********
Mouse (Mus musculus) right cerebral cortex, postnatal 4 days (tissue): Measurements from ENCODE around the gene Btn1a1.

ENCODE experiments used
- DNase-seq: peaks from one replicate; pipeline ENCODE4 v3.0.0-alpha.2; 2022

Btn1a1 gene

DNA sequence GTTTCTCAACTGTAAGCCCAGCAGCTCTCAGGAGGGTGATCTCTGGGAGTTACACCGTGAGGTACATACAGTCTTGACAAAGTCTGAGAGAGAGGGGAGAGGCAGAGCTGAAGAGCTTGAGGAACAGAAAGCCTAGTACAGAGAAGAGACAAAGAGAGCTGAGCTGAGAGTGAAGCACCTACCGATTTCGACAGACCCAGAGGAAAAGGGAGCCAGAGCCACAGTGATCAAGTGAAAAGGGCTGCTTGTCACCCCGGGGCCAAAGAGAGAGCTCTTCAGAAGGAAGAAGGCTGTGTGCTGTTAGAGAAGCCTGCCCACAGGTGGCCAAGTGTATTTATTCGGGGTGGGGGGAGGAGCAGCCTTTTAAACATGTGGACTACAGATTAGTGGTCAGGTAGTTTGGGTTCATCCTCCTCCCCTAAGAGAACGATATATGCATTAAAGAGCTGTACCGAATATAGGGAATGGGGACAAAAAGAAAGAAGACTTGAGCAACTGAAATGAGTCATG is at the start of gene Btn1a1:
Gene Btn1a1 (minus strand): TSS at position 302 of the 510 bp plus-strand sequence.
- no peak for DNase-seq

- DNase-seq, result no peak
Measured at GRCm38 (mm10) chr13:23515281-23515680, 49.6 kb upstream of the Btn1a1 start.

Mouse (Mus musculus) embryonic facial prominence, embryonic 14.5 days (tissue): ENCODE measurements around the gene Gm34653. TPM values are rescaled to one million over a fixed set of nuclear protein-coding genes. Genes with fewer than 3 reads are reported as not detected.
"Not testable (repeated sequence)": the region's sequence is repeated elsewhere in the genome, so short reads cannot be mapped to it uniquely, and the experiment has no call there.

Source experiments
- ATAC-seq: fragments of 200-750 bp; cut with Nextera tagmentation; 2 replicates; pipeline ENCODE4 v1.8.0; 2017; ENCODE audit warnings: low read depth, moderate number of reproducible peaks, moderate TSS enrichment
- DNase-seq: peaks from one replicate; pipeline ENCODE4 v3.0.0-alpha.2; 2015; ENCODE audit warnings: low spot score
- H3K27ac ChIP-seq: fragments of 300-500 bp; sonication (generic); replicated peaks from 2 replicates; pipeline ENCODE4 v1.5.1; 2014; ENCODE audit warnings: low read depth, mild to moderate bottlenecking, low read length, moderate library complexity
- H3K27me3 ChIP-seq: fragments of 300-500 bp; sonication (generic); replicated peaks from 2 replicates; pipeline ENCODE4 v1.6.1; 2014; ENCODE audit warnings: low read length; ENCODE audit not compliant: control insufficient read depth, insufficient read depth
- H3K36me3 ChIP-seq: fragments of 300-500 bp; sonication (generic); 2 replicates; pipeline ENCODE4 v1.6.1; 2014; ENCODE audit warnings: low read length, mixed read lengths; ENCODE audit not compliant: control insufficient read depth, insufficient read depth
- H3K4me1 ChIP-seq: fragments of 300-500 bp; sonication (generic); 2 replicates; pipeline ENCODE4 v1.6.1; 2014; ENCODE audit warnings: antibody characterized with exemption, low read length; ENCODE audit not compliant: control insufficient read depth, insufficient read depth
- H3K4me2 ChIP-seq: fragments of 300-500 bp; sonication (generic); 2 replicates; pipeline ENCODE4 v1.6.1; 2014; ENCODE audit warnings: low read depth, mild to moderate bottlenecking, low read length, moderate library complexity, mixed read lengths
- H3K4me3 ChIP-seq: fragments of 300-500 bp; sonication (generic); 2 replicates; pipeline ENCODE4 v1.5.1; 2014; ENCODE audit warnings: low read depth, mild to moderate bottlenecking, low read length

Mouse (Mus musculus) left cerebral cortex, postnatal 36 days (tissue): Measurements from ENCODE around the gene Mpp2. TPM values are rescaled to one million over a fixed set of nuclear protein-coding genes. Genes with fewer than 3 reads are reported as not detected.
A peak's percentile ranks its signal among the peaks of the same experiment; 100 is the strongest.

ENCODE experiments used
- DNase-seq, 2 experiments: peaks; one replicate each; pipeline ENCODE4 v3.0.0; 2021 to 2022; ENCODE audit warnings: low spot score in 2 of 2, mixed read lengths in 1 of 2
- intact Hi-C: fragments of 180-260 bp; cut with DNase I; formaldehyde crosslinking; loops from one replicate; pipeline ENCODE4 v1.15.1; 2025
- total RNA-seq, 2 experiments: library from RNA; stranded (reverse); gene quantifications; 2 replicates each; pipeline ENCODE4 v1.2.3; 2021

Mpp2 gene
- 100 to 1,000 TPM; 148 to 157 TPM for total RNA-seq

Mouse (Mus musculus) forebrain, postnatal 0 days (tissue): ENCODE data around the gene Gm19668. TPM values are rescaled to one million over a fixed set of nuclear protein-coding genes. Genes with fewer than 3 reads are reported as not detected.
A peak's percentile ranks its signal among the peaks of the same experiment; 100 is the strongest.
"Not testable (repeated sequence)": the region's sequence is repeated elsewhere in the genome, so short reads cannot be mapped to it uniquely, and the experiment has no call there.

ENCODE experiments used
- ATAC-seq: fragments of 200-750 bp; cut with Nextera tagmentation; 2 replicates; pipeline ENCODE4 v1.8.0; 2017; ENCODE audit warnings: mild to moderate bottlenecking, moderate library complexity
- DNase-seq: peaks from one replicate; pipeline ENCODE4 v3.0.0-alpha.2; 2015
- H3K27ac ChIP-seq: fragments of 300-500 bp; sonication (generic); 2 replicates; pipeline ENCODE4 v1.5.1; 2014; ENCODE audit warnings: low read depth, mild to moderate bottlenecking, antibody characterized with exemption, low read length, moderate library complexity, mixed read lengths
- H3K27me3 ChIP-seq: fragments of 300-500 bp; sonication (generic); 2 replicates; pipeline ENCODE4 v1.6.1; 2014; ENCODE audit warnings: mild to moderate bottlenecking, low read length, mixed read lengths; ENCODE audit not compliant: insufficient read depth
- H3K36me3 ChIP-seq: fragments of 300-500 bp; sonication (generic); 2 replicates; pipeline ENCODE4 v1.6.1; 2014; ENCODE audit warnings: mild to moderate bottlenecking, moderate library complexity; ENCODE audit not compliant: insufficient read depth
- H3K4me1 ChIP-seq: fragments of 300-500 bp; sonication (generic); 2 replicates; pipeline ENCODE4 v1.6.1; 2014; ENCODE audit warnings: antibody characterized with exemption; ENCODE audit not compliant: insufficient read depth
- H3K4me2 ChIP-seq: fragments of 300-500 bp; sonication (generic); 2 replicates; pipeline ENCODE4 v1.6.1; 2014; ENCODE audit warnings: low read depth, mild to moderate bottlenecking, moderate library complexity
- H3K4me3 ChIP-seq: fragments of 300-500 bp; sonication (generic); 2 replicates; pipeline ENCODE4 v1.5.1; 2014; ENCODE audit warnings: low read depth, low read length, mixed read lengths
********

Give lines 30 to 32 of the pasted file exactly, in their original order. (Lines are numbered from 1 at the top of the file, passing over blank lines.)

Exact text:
A peak's percentile ranks its signal among the peaks of the same experiment; 100 is the strongest.
"Not testable (repeated sequence)": the region's sequence is repeated elsewhere in the genome, so short reads cannot be mapped to it uniquely, and the experiment has no call there.

ENCODE experiments used